The AMP UI Working Group is responsible for AMP’s visual components & interactions and AMP’s overall accessibility and experience. This means we often work on visual polish for existing components in an effort to improve a website user’s experience. As a result, existing AMP pages on the web automatically get the improved user experience with zero effort on the side of the engineering teams that deployed them. Sepand Parhami, an engineer on the core AMP team, recently worked on creating more like app animation experiences for <amp-lightbox-gallery>, showing this idea in action.
App like swipe to dismiss in <amp-lightbox-gallery>
When dismissing an image while exiting lightbox mode, the transition back to the inline image is sudden as you can see below:
Inspired by apps such as Google Photos and Apple News, Sepand worked on making this interaction more intuitive and delightful for users. While transitioning out of lightbox mode, we wanted the user to:
- Know when they have crossed the threshold of interaction after which they are dismissing the lightboxed image.
- Identify the position of the image inlined into the original page they were viewing.
This information is provided by the size of the image and the lightbox background changing as the image moves from lightboxed state to it’s inline position. You can see the improved experience below:
Improved transitions for entering and exiting lightbox states
Another bit of visual polish we’ve added to <amp-lightbox-gallery> is the improved transitions for all images going to and from lightbox mode. Often the inline image is cropped or scaled to focus on the important part of the image, while the lightbox view shows the entire image. This has been a hard problem to solve, as it involves interpolating between two images of different positions and sizes.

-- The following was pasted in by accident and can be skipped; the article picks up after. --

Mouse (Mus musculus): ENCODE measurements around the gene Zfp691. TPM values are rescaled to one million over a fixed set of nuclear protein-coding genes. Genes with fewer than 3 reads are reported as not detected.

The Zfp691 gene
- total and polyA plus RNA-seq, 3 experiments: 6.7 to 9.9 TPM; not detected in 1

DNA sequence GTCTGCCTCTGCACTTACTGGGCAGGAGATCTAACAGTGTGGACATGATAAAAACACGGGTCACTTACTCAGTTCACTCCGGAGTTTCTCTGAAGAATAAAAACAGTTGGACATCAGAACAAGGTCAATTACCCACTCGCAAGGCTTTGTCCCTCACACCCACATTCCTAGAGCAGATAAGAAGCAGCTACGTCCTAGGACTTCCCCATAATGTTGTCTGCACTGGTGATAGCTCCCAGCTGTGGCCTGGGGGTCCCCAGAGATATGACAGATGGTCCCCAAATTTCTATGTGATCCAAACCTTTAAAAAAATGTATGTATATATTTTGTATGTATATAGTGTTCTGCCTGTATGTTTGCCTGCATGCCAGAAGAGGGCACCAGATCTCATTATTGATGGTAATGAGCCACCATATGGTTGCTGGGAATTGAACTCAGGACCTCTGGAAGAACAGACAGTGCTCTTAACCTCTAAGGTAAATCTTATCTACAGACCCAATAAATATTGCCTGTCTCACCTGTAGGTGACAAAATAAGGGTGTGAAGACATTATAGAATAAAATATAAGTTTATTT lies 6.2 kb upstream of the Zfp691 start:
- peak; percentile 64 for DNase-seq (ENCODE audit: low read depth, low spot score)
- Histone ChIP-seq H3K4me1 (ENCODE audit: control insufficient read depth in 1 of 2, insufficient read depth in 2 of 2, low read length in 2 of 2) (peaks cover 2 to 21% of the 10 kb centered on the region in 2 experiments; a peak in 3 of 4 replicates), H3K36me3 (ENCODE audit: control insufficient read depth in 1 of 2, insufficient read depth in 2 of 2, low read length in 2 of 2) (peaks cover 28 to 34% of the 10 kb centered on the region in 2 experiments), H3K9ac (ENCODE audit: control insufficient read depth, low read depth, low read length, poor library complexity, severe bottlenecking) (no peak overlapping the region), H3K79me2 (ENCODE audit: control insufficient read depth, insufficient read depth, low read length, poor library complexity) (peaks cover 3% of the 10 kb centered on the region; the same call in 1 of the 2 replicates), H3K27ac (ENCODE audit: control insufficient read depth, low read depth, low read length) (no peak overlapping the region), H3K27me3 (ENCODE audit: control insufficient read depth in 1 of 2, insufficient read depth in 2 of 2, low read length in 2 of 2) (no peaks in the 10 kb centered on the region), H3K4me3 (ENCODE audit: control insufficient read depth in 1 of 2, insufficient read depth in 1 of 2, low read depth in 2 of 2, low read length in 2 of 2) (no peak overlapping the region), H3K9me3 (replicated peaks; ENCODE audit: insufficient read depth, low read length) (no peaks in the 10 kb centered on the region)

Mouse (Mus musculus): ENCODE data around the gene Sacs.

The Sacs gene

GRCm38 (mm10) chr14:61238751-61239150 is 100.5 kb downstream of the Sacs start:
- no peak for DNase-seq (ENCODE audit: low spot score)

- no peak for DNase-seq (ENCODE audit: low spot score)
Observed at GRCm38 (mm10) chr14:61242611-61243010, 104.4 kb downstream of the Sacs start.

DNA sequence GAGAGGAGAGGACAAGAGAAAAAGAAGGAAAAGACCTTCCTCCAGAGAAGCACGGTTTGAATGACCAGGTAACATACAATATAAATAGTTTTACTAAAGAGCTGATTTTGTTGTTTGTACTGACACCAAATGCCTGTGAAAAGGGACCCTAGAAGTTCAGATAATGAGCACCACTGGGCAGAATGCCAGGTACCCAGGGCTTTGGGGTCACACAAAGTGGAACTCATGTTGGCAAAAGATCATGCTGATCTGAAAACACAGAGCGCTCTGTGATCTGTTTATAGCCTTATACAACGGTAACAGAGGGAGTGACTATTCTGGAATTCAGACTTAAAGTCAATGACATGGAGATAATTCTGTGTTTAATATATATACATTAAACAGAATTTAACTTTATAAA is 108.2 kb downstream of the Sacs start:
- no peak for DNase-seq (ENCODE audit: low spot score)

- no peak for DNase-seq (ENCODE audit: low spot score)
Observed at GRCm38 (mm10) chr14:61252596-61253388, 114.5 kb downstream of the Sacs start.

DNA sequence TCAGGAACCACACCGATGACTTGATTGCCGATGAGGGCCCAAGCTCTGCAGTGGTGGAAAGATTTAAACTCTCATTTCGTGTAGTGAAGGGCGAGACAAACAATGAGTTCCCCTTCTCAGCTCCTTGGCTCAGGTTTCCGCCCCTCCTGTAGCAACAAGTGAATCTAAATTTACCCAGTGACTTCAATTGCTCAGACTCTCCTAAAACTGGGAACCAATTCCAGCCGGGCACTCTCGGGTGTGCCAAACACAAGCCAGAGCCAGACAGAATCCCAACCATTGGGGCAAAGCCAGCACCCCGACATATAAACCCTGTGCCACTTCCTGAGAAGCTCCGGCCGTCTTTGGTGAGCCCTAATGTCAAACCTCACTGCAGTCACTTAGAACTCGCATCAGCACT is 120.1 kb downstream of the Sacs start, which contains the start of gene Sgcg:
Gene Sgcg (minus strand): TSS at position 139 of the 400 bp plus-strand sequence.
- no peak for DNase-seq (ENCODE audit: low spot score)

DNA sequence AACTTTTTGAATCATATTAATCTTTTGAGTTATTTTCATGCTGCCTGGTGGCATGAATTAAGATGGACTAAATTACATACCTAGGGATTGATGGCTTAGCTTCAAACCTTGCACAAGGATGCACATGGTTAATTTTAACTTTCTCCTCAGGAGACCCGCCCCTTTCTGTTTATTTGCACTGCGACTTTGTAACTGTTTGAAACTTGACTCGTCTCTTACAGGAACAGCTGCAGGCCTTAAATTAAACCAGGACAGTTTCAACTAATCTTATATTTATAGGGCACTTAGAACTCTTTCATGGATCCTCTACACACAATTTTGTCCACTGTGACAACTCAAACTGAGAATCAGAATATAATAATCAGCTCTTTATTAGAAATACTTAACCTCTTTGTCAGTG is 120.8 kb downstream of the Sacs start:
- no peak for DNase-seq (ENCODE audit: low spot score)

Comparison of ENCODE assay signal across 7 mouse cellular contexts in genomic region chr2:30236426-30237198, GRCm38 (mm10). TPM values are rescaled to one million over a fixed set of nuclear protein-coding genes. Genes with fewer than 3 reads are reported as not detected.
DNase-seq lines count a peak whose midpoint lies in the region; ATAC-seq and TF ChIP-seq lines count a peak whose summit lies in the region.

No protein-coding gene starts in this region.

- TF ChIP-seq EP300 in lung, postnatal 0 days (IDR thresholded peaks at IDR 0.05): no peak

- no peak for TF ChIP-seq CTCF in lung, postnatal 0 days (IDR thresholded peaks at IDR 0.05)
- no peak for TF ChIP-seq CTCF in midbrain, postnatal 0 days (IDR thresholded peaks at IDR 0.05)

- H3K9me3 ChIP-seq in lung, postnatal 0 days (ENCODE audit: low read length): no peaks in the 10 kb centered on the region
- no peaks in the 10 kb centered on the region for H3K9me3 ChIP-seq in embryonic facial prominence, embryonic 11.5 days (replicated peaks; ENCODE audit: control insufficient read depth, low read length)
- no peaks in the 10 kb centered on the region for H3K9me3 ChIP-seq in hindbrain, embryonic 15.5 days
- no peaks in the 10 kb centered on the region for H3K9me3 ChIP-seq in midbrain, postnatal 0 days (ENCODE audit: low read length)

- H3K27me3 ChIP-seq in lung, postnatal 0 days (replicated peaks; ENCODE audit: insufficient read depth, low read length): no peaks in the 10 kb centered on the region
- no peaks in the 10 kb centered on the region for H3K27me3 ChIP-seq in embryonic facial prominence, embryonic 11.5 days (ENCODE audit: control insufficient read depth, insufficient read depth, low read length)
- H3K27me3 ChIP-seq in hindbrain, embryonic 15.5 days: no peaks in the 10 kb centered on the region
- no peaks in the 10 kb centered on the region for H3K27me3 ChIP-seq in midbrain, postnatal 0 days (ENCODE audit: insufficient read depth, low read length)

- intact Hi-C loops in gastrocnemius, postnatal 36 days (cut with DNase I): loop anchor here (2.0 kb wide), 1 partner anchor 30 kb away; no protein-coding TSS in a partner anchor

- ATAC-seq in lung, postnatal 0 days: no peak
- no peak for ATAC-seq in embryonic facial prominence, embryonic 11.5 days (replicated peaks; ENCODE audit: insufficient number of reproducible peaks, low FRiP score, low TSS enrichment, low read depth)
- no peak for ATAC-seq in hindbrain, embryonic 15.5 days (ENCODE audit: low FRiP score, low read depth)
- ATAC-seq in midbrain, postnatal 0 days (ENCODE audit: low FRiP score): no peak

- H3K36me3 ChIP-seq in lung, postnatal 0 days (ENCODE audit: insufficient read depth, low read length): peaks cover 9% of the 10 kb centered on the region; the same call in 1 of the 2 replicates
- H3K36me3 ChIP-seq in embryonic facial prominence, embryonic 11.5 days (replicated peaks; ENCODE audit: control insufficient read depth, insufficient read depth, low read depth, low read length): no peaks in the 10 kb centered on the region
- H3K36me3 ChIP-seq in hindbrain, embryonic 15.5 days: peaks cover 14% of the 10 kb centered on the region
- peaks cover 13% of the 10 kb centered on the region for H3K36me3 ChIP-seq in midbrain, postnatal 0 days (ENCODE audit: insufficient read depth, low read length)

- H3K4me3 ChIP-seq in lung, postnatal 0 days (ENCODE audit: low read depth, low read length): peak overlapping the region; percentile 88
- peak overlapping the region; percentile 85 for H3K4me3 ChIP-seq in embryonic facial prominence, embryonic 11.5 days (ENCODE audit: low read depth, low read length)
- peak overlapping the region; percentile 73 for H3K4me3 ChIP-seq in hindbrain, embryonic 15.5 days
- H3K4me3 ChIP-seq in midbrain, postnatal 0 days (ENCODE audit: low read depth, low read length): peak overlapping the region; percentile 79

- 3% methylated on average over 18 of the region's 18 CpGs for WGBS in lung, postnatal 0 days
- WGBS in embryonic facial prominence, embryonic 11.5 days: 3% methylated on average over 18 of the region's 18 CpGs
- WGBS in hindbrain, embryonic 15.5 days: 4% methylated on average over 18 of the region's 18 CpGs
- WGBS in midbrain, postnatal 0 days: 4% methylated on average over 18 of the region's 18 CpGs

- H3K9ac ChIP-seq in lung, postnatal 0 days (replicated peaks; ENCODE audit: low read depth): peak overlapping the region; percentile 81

As you can see above the inlined assets are cropped to focus on the important aspects of the image worth calling out in the article. However, you can see the full image when it is in lightbox mode. You can play with this demo here.
Creating a new animation library
To create the experiences stated above Sepand open sourced an animation library which helps you transform an image from one position/size to another. In addition to scaling up, this also supports changing the ‘crop’ of the image as defined by the object-fit CSS property. He shares his learnings in creating this library here. The blog post highlights the difficulties he came across while generating keyframes, catering for CSS properties like object-fit and object-position and testing his code.
Check out the library (code, documentation, demos) to see how to deploy the library on your own page. It is also available via npm.
Continued adoption of best-practices
To ensure we are providing site users a great experience by default, the AMP team has also been ramping up another experiment that automatically lightboxes <amp-img>s on a page that meet a certain criteria. The criteria includes factors like image size and whether or not it has an action associated with it or it’s ancestors. This allows end users to better explore the images on a page without developer teams having to make extensive changes to their codebase.
Improvements like the ones highlighted above are great examples of how engineering teams who use AMP get the benefits of all of the lessons learned by other teams that contribute to the AMP Project (e.g. Google, Pinterest and AliExpress). As the AMP Project finds incremental ways of improving the end-user experience through research and experimentation, we can upgrade extensions to provide improvements to end users without the involvement of the engineers working on deploying AMP sites.
Posted by Naina Raisinghani, Product Manager, AMP Project at Google